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“Nirvana Once Wrote a Song about Old Age. It’s Called ‘Old Age.’ Here’s My Analysis of it.”

I’ve been through this a thousand times, it seems. I’ve listened to Nirvana’s music, heard raving discussions about them, heard opinions that they’re overrated or “overhyped,” but still today I can share even a b-side fossil like “Big Long Now” and have it play like a big, intimidating, forceful and epic grunge song. In many sectors, that is to say, the debate is settled.

One thing that’s not usually brought to the fore is Kurt Cobain’s lingering presence of bisexuality — he would frequently advocate for gay rights, kiss his band mates, slow dance with other musicians or wear dresses in public. All this, and it seems he still never came out of the closet, being perhaps afraid to.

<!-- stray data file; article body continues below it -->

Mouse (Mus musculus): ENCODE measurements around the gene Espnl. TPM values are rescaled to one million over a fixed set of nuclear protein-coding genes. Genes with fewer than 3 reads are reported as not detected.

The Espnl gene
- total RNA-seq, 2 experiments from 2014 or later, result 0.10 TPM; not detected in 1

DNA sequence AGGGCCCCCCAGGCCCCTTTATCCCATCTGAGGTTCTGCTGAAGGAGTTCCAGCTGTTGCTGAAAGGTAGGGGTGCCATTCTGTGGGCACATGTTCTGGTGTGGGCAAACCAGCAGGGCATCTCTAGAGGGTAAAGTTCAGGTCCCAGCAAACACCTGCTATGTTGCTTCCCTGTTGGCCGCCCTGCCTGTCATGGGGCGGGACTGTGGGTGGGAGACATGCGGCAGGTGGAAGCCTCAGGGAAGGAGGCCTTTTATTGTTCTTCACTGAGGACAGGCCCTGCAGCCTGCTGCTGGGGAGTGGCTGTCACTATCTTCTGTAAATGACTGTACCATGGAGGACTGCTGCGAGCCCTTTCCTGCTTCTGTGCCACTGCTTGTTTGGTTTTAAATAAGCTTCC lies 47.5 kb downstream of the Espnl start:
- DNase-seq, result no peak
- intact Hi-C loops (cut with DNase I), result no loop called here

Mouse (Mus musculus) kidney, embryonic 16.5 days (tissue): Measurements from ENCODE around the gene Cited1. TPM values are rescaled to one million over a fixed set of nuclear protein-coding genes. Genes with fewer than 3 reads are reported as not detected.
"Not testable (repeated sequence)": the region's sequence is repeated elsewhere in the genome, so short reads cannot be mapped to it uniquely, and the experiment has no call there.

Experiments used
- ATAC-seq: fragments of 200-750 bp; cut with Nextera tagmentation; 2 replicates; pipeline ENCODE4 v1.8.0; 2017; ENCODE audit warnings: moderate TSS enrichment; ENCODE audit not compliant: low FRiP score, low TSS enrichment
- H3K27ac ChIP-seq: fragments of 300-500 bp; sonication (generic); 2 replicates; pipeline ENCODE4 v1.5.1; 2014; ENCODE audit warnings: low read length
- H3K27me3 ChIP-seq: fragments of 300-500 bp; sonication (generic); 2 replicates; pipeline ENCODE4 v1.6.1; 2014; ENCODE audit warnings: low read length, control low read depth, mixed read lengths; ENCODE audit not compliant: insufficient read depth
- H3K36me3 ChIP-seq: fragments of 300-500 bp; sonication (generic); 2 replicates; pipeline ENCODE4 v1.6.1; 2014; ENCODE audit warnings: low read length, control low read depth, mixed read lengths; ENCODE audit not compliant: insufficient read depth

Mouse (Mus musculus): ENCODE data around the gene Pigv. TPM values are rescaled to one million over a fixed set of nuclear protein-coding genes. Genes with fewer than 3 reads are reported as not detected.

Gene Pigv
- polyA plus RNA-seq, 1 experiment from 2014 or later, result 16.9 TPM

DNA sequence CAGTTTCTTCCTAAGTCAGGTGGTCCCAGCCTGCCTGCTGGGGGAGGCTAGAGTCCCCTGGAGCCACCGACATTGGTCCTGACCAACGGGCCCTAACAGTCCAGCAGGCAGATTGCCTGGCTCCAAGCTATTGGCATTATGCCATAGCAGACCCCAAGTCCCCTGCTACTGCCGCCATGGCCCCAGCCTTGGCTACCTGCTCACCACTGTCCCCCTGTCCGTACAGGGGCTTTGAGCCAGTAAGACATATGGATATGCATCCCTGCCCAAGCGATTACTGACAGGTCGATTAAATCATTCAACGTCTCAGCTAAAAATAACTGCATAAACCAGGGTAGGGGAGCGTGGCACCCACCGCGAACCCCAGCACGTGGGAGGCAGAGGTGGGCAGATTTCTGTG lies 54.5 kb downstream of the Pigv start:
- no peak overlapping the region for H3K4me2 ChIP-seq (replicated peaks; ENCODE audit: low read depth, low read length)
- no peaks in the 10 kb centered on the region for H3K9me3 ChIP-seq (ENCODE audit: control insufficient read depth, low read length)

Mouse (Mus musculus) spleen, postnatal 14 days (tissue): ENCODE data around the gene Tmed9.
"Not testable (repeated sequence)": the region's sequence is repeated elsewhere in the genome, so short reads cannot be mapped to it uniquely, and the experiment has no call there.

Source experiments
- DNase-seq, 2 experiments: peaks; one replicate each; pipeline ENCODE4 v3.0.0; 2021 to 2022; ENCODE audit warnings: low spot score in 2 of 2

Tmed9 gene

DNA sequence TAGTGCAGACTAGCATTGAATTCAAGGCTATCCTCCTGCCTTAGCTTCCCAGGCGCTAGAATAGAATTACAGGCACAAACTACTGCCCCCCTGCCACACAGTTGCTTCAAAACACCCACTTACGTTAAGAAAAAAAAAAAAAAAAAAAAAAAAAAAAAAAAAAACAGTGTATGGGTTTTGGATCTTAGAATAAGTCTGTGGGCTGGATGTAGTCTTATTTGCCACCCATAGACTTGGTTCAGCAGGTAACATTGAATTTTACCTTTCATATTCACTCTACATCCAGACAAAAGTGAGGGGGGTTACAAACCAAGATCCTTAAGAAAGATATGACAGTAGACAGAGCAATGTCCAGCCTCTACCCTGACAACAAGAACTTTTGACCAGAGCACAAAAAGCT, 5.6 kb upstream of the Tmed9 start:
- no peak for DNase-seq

He’s got two sort of fractal, inconclusive lyrics in his catalogue which are “Everyone is hollow”, in “Dive,” and “Everyone is gay”, in “All Apologies,” which of course in total would seem to add up to something like the summary Wilco tenet “Our love is all we have”, which appears in the inspirational “Jesus, Etc.”

In “Old Age,” it’s almost like he’s awaiting a time when he, or “his brother” in this case, a ploy perhaps employed as a way of infusing some sort of selflessness or virtue into the proceedings, no longer has to be a closet bisexual: “Somebody finally freed my brother”. The song features other indications of a deep connection with this anonymous male party: “He’s my friend to revive”… “In every way I love you”. Tragically enough, not only did this song never take off even though it’s really quite good (I first got word of it on Sliver: The Best of the Box), but he actually even sings it all in a mumble, as if embarrassed and understandably of its true lyrical contents.

 

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